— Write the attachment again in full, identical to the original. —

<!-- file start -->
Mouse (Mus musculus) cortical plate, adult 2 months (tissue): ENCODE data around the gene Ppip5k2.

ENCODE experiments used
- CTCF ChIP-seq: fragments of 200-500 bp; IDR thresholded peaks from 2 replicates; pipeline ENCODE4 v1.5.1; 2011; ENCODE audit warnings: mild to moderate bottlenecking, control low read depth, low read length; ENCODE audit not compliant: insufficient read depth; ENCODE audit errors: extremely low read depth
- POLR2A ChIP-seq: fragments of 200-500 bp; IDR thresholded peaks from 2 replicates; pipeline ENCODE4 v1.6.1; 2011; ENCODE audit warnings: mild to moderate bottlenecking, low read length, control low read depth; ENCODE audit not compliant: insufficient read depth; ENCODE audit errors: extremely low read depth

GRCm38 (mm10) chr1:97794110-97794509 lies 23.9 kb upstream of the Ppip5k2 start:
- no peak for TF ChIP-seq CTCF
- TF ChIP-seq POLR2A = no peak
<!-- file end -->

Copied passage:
Mouse (Mus musculus) cortical plate, adult 2 months (tissue): ENCODE data around the gene Ppip5k2.

ENCODE experiments used
- CTCF ChIP-seq: fragments of 200-500 bp; IDR thresholded peaks from 2 replicates; pipeline ENCODE4 v1.5.1; 2011; ENCODE audit warnings: mild to moderate bottlenecking, control low read depth, low read length; ENCODE audit not compliant: insufficient read depth; ENCODE audit errors: extremely low read depth
- POLR2A ChIP-seq: fragments of 200-500 bp; IDR thresholded peaks from 2 replicates; pipeline ENCODE4 v1.6.1; 2011; ENCODE audit warnings: mild to moderate bottlenecking, low read length, control low read depth; ENCODE audit not compliant: insufficient read depth; ENCODE audit errors: extremely low read depth

GRCm38 (mm10) chr1:97794110-97794509 lies 23.9 kb upstream of the Ppip5k2 start:
- no peak for TF ChIP-seq CTCF
- TF ChIP-seq POLR2A = no peak